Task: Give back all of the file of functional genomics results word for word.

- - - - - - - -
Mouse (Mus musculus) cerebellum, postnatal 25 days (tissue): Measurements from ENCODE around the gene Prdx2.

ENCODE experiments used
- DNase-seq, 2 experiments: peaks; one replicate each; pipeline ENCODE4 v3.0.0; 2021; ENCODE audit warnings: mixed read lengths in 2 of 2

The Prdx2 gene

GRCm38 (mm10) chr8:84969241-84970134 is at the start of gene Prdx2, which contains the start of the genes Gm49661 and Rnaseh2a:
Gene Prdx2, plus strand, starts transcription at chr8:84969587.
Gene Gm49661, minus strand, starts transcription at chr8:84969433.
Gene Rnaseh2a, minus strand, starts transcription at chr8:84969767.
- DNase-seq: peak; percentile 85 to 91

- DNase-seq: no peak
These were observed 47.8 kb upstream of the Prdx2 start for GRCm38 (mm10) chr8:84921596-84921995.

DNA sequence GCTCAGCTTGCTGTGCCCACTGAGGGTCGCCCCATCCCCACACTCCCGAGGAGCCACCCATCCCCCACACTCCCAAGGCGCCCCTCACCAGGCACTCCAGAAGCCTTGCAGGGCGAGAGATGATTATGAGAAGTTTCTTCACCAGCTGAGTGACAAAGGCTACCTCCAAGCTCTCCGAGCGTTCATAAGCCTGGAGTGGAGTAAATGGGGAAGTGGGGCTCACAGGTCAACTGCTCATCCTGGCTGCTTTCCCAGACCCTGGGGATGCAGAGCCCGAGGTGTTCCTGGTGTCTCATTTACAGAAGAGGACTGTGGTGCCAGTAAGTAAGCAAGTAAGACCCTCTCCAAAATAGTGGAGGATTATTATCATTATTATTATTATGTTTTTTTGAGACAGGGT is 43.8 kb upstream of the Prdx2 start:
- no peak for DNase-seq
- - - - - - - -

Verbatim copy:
Mouse (Mus musculus) cerebellum, postnatal 25 days (tissue): Measurements from ENCODE around the gene Prdx2.

ENCODE experiments used
- DNase-seq, 2 experiments: peaks; one replicate each; pipeline ENCODE4 v3.0.0; 2021; ENCODE audit warnings: mixed read lengths in 2 of 2

The Prdx2 gene

GRCm38 (mm10) chr8:84969241-84970134 is at the start of gene Prdx2, which contains the start of the genes Gm49661 and Rnaseh2a:
Gene Prdx2, plus strand, starts transcription at chr8:84969587.
Gene Gm49661, minus strand, starts transcription at chr8:84969433.
Gene Rnaseh2a, minus strand, starts transcription at chr8:84969767.
- DNase-seq: peak; percentile 85 to 91

- DNase-seq: no peak
These were observed 47.8 kb upstream of the Prdx2 start for GRCm38 (mm10) chr8:84921596-84921995.

DNA sequence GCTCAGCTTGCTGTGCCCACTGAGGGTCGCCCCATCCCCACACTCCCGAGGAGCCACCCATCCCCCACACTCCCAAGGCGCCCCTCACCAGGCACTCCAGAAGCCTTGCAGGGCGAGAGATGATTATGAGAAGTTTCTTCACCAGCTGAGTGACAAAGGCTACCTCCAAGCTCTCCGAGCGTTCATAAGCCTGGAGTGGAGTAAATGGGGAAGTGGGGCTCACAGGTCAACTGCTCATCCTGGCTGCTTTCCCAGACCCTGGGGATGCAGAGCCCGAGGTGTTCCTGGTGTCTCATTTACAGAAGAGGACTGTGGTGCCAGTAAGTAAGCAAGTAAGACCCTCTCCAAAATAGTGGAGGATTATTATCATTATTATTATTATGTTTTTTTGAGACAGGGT is 43.8 kb upstream of the Prdx2 start:
- no peak for DNase-seq